After having witnessed the rise and (very quick) fall of what was meant to be Bloc Festival in London earlier this summer, I must say that I was a little apprehensive about coming to Dimensions. Sure, this newcomer on the scene was organised by the experienced team behind award-winning Outlook Festival, but could they handle the up-sizing without any major teething problems?
Dimensions take place in the same abandoned fort on the Croatian coastline that has been the home of Outlook for the past five years. I dare to say that the location is one of the best things about this festival. If you’re camping, when you wake up in the morning (if you ever went to sleep, that is) because the sun has risen and is making you sweat through your sleeping bag, you simply roll out of your tent, grab a towel and make your way to the beach. In Glasgow you never get to realise this because we live in constant apocalyptic rain, but there’s nothing to cure a hangover and make you feel human again like crystal clear waters, a gentle sea breeze and some general good vibes. Day-time at Dimensions is all about the boat and beach parties. Six boats left the harbour every day and the music rarely stopped at the beach, with enthusiastic day-time ravers bouncing in the large sandpit under a DJ booth shaped like a large ship. The beach became the place to be in the day, whether you wanted to snooze in the shade, chill with a drink in one of the bars or dance under the hot sun.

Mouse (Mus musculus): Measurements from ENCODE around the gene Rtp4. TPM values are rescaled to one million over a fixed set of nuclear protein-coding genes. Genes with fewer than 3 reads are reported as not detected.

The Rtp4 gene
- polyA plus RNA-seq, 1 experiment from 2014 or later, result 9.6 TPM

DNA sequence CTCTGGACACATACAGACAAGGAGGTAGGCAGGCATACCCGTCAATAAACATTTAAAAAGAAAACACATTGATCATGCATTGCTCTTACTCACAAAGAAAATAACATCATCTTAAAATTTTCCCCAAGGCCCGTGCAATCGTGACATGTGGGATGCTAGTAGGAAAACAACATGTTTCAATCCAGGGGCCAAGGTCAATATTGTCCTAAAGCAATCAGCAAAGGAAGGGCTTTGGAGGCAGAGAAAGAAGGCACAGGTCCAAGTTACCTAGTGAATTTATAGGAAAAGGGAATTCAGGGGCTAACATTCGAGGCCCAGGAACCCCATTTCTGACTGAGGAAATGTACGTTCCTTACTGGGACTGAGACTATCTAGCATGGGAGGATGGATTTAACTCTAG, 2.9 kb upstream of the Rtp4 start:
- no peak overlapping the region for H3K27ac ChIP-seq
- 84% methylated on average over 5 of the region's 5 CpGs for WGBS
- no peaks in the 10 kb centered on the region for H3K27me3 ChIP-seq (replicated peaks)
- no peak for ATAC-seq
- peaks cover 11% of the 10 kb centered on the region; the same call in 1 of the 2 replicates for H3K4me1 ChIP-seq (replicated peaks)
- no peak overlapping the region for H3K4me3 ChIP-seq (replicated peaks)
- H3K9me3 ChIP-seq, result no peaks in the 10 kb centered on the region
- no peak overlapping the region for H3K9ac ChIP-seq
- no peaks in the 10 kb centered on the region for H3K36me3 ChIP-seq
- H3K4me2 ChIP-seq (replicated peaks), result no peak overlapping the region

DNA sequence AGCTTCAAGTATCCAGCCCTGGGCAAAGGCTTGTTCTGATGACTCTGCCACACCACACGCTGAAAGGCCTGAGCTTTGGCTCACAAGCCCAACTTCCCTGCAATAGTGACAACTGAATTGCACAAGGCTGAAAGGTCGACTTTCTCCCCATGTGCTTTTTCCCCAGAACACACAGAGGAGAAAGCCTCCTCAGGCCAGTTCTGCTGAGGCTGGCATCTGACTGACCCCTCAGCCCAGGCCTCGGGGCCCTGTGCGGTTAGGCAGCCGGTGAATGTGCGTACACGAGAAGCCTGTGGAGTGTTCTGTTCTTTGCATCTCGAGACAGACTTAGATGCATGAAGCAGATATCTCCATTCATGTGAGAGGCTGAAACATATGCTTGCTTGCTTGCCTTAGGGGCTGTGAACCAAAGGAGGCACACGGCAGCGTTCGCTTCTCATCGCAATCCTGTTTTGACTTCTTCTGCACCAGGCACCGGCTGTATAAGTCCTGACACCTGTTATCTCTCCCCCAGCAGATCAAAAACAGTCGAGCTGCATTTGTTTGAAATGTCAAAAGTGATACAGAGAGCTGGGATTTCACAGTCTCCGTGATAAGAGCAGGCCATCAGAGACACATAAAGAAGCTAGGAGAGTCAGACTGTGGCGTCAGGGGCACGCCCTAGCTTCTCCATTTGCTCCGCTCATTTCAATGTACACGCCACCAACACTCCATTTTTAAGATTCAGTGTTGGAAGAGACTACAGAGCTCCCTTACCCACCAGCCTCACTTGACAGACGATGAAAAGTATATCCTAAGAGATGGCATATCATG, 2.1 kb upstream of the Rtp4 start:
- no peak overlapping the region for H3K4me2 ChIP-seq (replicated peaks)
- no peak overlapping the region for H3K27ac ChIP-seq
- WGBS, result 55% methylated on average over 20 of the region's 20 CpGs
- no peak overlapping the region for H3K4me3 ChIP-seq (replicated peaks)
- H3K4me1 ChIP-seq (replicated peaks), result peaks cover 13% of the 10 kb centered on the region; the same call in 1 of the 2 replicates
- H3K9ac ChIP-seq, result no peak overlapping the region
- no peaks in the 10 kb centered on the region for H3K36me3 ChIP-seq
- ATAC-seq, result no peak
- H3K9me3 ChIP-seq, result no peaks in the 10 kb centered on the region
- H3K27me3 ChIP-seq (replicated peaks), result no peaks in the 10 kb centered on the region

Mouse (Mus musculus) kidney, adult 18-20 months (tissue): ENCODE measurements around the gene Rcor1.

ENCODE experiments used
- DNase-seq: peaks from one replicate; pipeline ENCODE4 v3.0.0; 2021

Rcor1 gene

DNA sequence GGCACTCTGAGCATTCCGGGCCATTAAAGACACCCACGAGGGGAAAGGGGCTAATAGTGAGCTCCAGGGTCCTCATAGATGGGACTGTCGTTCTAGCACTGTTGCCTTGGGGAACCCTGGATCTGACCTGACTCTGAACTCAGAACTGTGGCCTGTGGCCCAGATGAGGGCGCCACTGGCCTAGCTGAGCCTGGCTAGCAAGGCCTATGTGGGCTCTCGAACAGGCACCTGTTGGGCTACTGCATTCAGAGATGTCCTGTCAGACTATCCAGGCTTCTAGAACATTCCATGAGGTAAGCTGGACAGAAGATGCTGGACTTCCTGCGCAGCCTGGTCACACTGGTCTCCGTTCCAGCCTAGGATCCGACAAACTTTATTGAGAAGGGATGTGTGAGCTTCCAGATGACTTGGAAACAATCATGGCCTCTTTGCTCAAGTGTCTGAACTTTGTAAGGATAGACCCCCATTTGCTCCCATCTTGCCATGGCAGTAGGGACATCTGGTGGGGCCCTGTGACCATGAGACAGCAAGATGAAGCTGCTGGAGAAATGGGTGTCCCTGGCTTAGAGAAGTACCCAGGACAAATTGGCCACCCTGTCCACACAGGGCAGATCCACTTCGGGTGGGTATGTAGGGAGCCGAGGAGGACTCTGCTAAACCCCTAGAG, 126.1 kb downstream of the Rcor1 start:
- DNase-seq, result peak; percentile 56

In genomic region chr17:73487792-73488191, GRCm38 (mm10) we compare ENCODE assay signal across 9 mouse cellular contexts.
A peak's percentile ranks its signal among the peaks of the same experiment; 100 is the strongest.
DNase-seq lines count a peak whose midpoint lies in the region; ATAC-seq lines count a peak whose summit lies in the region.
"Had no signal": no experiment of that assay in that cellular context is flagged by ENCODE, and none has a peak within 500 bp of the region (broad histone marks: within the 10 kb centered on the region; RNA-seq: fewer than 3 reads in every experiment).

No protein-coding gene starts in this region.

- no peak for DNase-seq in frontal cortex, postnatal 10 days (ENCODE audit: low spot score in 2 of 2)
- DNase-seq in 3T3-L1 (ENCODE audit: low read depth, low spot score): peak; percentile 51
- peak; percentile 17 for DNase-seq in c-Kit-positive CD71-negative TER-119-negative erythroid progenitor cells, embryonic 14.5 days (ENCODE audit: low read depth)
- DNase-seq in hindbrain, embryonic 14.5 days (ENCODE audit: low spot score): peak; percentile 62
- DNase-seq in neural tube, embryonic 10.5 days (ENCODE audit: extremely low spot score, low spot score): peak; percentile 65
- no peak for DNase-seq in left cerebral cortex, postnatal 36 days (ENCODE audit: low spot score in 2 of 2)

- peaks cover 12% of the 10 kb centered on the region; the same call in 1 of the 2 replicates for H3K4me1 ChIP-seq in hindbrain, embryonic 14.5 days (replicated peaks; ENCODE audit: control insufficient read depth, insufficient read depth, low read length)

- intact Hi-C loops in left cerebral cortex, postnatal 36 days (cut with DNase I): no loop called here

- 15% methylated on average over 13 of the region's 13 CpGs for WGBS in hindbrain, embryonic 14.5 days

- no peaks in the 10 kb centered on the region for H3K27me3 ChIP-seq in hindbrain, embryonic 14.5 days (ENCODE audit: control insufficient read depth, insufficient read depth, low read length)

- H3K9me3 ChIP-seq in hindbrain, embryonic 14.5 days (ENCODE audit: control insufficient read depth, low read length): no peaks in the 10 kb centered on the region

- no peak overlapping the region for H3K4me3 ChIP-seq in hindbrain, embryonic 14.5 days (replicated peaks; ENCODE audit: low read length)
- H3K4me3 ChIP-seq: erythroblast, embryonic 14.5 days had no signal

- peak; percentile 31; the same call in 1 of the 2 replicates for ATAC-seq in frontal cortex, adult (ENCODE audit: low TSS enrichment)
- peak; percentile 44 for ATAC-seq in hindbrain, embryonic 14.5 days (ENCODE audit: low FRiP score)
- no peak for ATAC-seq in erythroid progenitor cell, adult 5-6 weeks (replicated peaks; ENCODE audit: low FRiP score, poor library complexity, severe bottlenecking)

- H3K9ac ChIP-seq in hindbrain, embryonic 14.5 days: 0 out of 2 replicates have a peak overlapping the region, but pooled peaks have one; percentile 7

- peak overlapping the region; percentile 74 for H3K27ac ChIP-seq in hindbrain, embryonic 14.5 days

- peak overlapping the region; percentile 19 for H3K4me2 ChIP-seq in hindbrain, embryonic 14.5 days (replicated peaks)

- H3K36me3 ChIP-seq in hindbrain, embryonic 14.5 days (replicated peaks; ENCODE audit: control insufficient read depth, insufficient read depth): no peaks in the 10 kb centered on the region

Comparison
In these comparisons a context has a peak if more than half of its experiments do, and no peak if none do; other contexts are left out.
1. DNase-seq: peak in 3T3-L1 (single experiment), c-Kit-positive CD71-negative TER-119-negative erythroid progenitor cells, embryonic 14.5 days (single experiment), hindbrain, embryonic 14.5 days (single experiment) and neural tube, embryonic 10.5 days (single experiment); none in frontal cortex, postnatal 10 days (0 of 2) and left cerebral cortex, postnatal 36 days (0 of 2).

Come night time, festival revellers make their way up to the main venue for this 4-day party: the Fort Punta Christo. Built in the eighteen hundreds, the fort is a truly breath-taking place with big stone walls, stairs, dungeons, moats and towers. The strategically placed stages make use of all the areas, with the main stage located between two huge, sound-insulating brick walls. It’s not far to walk between the stages, yet they all feel clearly separated and sound pollution is very low. The site also features a chill-out area with drink and food stalls, a shisha bar and plenty of places to relax. In addition, the place is visually stimulating with light shows, festival flags, art work and decorations throughout.
Music-wise, Dimensions has more of a niche than Outlook does. There’s a lot of house and techno, however several of those in the bass music genre who played Outlook also stayed for Dimensions. The GUM Dimensions preview featured many DJ’s who’ve played in Glasgow in recent months and out of the ones I managed to catch live, no-one disappointed. First of all, the sound system at all stages was as good as promised. Electronic music and sound systems go hand in hand, so it was nice to see that the Dimensions organisers made an effort to get this right. Eliphino played a set heavily influenced by his hip-hop roots, with a queue quickly forming to the small stage where he was performing. Blawan’s set on the other hand felt very much appropriate for the 4.30am crowd still going strong, far from his more danceable ‘Getting me Down’ the crowd instead went crazy bouncing up and down to the more heavy ‘Why They Hide Their Bodies Under My Garage?’ – a tune that has been named the unofficial anthem of the weekend by Resident Advisor. Headliner Theo Parrish played a more eclectic set which was welcomed by the crowd, with people queuing outside and even crawling under the fence to get in. It’s nice to see that someone who’s been on the scene for such a long time is not afraid to play some more mainstream stuff. The Mungo’s Arena was always crowded and especially banging was perhaps the Friday night with Pearson Sound, Loefah, Ben UFO and Zed Bias amongst others.